The 6MWT will be used to assess the functional capacity of the participants [7]. The 6MWT will be held in a flat corridor 30 m long. The subjects will be oriented and encouraged to walk as far as possible in a stretch marked with colored tapes on the ground, for a period of 6 min with standardized phrases. It will be emphasized that if there is a need to interrupt the route, you must do so. The test will be performed twice, with an interval of 30 min between them, according to the recommendations of the ATS (ATS Committee on Proficiency Standards for Clinical Pulmonary Function Laboratories, [1]). After that, the test with the best performance (distance covered in meters) will be selected for analysis. In each test, the subject will remain for 5 min at rest sitting, then the same time at rest in the orthostatic position, and in sequence, will start the exercise. Performance recording will be performed at the peak of the exercise, as well as the presence and duration of pauses during walking and desaturation >4%, if any. A recovery time of 6 min after the exercise will be considered. HR (Polar H10, Polar, Kemple, Finland), BP (BIC sphygmomanometer, Itupeva, São Paulo) by the auscultatory method (Littman Classic II stethoscope, USA), SpO2 by digital oximeter (Nonin, model 2500, Minneapolis, MN), and the modified scale of perceived exertion Borg CR-10 will be used and their values recorded in the moments of rest sitting pretest, exercise peak, and first, third, and sixth minutes of recovery.

Secondary outcome measurements

Secondary outcomes are cardiopulmonary exercise capacity (CPX), inflammatory cytokines, and quality of life.

Cardiopulmonary exercise test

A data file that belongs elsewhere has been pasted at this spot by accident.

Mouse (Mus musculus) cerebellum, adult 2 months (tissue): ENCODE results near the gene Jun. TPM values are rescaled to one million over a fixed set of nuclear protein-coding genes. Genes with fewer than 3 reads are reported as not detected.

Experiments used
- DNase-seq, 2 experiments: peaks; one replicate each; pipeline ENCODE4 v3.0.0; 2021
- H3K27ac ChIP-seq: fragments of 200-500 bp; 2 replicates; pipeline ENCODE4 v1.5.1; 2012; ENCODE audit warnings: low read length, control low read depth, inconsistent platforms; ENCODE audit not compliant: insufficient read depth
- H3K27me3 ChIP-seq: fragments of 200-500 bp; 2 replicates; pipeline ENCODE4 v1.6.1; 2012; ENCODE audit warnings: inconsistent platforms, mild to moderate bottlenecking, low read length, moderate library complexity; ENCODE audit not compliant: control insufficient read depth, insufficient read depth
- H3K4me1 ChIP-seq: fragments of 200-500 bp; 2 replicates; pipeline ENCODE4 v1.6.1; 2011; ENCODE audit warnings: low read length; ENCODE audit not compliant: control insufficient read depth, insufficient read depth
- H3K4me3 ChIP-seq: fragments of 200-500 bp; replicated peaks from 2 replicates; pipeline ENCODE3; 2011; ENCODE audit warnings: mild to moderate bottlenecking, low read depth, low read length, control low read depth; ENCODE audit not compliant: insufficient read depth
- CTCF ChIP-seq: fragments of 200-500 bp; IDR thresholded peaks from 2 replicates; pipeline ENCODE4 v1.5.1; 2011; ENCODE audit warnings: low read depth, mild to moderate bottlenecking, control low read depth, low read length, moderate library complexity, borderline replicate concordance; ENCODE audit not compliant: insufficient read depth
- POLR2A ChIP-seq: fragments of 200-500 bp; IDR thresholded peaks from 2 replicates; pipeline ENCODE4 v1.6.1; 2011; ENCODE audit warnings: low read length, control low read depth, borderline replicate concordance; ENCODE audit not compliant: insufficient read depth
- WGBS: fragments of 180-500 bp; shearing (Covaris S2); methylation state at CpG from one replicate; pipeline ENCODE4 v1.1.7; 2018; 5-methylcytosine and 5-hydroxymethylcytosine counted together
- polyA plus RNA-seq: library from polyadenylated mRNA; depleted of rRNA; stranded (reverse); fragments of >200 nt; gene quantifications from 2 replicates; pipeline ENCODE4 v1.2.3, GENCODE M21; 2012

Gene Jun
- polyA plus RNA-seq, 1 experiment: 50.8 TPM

Physical capacity will be assessed by CPX on a CG-04 ergometric bicycle (Inbramed, Porto Alegre, Brazil) with data directed to the breath-to-breath ergospirometer (PNOE, ENDO Medical, CA, USA) with a ramp protocol of 5–10 watts per minute. The volunteer must use a mask and mouthpiece system in which there is a bidirectional digital volume transducer, that is very light and precise, and capable of measuring lung volumes. The subjects will be familiarized with the exercise bike and with the Borg CR10 scale. Volunteers will be encouraged to perform the test until exhaustion. The test will be carried out together with a cardiologist medical professional, so that it is possible to detect any cardiac arrhythmias as well as assistance in the event of any intercurrences and a trained physiotherapist. The protocol will consist of the following phases: (I) rest period of 5 min sitting on the bicycle, (II) warm-up with free load for 3 min, (III) incremental phase in the ramp protocol with a cadence of 60 rotations per minute, (IV) 1-min active recovery with free load, and (V) passive recovery of 5 min standing on the bicycle. A 12-lead electrocardiogram (ECG) will be continuously monitored during the test, and blood pressure will also be recorded before the test, every 3 min during exercise and in the recovery period. The Borg CR-10 dyspnea scale will also be used to assess muscle fatigue in the lower limbs and shortness of breath during the test. The test will be interrupted if the patient presents physical exhaustion and/or presents one or more of the following criteria: (I) maximum/leg fatigue or dyspnea; (II) angina or electrocardiographic evidence of ischemia or malignant arrhythmia (ventricular tachyarrhythmia, bigeminy, and [atrioventricular and branch] blocks); (III) pressure changes with an increase greater than 220 mmHg in systole and above 100 mmHg in diastole; (IV) SpO2 drops to values ≤ 88%; and (V) patient request interruption of the test. Subjects will be encouraged to reach the maximum capacity limited by symptoms, characterized by a CO2/O2 ratio (RER) ≥ 1.1. The metabolic variables will be measured by the PNOE ergospirometer (ENDO Medical, CA, USA), and the gas analysis for the primary outcome will measure the absolute peak O2 (mL/min), the corrected peak O2 (mL/kg/min) and production of carbon dioxide (CO2, mL/min). The variables slope of minute ventilation by CO2 exhalation (E/CO2 slope) and O2 consumption efficiency (OUES) will be evaluated during the cardiopulmonary test and before and after aerobic training. For variable calculations, the E/CO2 slope will be obtained by linear regression analysis of the relationship between E and CO2. Additionally, the relationship between O2 and E, expressed by the efficiency of oxygen consumption (OUES), will be determined by the logarithmic curve using the following equation: O2 =a*log E + b, where the constant “a” represents the rate of increase of V̇O2 in response to E increment (Myers et al., [22]).